Nymphomaniac: Vol. I (2013)

Nymphomaniac: Vol. I (2013)

The first—rather traumatic—part of Joe's epic journey from love to humiliation in search of sexual transcendence

The Very Best

8.3

Movie

Belgium, Denmark
English
Drama
2013
LARS VON TRIER
Ananya Berg, Anders Hove, Andreas Grötzinger
118 min

TLDR

Even Lars von Trier can get some things right sometimes

What it's about

Joe (Charlotte Gainsbourg) recounts her life story as a nymphomaniac (self-diagnosed) to the middle-aged man who found her unconscious in an alleyway and took her in.

The take

Danish writer-director Lars von Trier concludes his so-called Depression trilogy with the two parts of Nymphomaniac, an elaborate retelling of the life of a young woman (played by Stacy Martin and then, by Charlotte Gainsbourg) lived from one libidinous pleasure to another. The film's elaborate subplots have a life of their own and flashbacks often take center stage in Joe's auto-narration. Nymphomaniac I introduces the audience to adolescence and early adulthood, through disappointments, adultery, death drive, and extreme ambivalence. Joe's process of self-actualization seems contested and inspiring at the same time, and Gainsbourg is really given the screen time to shine; even more so than in Trier's previous psycho-social drama, Antichrist. Typically for the rich treasury of cultural references, Bach, Edgar Allan Poe, and Fibonacci play crucial parts in reconstructing the symbolic planes in Joe's story. Oh, and Part One opens with Rammstein's "Führe mich", which in itself is an perfectly valid reason to give it a go.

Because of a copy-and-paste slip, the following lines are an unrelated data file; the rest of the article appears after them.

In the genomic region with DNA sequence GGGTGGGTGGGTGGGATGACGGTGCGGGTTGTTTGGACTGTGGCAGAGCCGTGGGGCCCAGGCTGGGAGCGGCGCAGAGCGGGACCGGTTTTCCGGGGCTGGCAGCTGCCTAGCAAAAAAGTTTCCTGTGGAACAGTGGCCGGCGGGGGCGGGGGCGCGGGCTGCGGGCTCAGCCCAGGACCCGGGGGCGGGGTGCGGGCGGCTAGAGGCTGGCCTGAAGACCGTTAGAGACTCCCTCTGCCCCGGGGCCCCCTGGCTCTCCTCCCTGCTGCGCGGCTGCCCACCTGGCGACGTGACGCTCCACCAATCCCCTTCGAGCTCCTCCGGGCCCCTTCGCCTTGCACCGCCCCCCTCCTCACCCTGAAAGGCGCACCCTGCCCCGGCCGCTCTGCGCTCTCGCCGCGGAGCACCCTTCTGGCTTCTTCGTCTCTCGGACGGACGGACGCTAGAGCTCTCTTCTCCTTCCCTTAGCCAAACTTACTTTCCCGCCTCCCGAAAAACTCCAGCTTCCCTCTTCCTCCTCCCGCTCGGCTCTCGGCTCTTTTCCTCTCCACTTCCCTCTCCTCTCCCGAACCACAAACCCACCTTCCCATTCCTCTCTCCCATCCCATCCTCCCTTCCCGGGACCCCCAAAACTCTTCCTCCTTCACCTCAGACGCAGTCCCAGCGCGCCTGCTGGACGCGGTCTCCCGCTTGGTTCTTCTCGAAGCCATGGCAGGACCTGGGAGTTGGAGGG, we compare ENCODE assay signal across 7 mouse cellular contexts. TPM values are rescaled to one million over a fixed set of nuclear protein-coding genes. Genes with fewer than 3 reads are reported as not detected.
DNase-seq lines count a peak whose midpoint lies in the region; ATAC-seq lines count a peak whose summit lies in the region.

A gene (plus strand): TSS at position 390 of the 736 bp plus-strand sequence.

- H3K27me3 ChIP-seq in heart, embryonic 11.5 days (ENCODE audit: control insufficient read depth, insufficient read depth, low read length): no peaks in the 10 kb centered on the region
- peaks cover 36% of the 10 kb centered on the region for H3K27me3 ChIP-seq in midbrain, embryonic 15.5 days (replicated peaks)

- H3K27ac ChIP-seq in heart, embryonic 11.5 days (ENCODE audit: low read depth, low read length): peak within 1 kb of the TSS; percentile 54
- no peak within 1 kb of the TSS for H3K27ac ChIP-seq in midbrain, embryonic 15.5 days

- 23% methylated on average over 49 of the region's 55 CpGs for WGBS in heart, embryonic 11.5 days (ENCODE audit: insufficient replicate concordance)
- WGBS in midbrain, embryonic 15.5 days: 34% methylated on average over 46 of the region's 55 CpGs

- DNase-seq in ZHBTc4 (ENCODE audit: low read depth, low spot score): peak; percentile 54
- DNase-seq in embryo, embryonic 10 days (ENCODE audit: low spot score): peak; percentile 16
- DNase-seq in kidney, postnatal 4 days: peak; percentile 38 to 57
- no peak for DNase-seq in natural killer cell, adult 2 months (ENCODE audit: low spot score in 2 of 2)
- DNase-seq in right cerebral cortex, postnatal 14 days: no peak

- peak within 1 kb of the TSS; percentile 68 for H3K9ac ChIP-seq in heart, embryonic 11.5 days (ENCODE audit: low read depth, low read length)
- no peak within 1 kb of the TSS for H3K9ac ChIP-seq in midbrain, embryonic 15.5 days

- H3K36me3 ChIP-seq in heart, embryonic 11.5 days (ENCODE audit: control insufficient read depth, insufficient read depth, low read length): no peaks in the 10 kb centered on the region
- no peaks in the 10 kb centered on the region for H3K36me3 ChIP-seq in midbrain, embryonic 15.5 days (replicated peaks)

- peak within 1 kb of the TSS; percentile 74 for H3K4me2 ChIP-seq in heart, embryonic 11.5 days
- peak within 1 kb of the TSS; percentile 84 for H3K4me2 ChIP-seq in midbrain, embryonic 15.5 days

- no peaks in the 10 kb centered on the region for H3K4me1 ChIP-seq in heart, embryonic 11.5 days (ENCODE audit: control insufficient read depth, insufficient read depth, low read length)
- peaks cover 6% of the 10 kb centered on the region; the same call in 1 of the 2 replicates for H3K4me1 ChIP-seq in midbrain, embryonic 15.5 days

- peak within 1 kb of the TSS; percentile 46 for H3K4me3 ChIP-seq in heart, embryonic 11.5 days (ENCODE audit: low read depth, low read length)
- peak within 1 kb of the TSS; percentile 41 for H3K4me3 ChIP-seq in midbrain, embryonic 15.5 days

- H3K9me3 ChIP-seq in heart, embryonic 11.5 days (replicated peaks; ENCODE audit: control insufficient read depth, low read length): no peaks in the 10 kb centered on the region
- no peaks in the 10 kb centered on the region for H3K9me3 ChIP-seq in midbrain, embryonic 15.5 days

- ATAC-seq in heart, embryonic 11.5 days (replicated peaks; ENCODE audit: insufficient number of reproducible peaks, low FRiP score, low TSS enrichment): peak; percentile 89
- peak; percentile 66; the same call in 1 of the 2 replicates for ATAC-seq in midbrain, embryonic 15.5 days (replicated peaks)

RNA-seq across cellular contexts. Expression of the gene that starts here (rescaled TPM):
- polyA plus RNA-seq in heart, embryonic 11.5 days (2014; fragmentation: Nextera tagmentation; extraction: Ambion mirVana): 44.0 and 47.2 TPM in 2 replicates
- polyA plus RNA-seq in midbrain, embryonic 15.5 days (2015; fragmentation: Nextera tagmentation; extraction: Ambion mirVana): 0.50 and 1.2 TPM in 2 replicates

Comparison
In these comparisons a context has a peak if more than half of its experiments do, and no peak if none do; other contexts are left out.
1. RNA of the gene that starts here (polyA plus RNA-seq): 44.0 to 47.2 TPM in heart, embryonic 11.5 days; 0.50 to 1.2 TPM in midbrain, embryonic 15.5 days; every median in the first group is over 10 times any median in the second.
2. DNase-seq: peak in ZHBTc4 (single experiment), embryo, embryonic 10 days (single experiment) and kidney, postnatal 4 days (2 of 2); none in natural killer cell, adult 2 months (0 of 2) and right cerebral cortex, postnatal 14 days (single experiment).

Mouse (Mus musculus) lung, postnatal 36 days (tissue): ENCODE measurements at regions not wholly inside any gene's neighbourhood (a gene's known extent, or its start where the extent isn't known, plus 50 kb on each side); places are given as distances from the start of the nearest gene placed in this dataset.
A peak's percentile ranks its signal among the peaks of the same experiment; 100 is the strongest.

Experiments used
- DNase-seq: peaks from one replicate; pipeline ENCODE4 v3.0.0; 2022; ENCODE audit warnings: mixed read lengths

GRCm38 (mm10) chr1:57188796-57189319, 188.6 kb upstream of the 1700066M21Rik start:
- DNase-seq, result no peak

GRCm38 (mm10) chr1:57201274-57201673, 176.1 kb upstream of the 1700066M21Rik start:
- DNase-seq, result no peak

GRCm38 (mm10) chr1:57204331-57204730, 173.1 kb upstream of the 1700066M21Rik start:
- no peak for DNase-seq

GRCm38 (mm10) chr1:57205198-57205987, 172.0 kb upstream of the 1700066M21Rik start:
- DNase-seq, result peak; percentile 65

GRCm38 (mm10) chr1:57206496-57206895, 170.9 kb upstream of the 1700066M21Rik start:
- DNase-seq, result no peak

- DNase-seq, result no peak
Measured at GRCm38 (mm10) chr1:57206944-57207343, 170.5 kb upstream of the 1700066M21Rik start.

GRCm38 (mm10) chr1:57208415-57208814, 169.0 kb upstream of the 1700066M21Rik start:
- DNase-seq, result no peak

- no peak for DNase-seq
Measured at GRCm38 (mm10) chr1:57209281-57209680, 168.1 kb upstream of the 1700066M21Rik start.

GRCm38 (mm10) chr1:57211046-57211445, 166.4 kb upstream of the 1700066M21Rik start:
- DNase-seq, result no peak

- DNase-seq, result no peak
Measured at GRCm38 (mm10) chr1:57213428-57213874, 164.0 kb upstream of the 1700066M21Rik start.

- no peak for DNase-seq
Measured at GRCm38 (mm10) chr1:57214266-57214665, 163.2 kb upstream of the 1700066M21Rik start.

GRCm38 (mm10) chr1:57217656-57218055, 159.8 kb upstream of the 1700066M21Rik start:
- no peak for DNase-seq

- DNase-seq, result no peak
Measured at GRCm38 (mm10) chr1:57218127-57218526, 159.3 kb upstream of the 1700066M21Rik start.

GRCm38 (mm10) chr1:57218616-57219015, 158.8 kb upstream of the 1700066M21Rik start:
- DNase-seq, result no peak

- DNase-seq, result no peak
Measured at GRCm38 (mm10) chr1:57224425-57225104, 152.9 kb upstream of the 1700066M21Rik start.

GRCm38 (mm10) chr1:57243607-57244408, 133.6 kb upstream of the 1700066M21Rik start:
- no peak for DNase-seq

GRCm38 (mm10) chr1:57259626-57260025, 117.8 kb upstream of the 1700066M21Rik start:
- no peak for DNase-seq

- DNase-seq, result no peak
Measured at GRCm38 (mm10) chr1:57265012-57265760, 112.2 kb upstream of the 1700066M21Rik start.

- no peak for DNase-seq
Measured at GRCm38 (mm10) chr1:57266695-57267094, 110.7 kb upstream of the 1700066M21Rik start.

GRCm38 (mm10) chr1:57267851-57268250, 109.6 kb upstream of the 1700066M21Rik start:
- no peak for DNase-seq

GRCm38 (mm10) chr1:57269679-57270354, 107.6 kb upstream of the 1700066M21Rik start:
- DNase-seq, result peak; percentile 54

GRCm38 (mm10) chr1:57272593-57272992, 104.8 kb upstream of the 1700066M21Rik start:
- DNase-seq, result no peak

What stands out

It may seem contentious, but all of the film's characters were allegedly based on different parts of von Trier's personality, past, and present. Maybe this is why the Danish maestro treads carefully: Nymphomaniac is not exactly a film about sex addiction—most of all because the protagonist is self-diagnoses and explores her tendencies only in non-conventional ways—but more about the ambivalences of being a creature stuck between love and death. Von Trier is dissecting certain psychological traits, prejudices, and aberrations, but tucked away in the various levels of the film's meta-narrative plot structure. In this way, he asserts a safe distance between what's happening on screen and moral judgements. Similarly, the sex scenes were unsimulated, but performed by body doubles. They were then superimposed over the bodies of the actors, who were, of course, using prosthetics for the purpose, maintaining a healthy distance between act and performance. 

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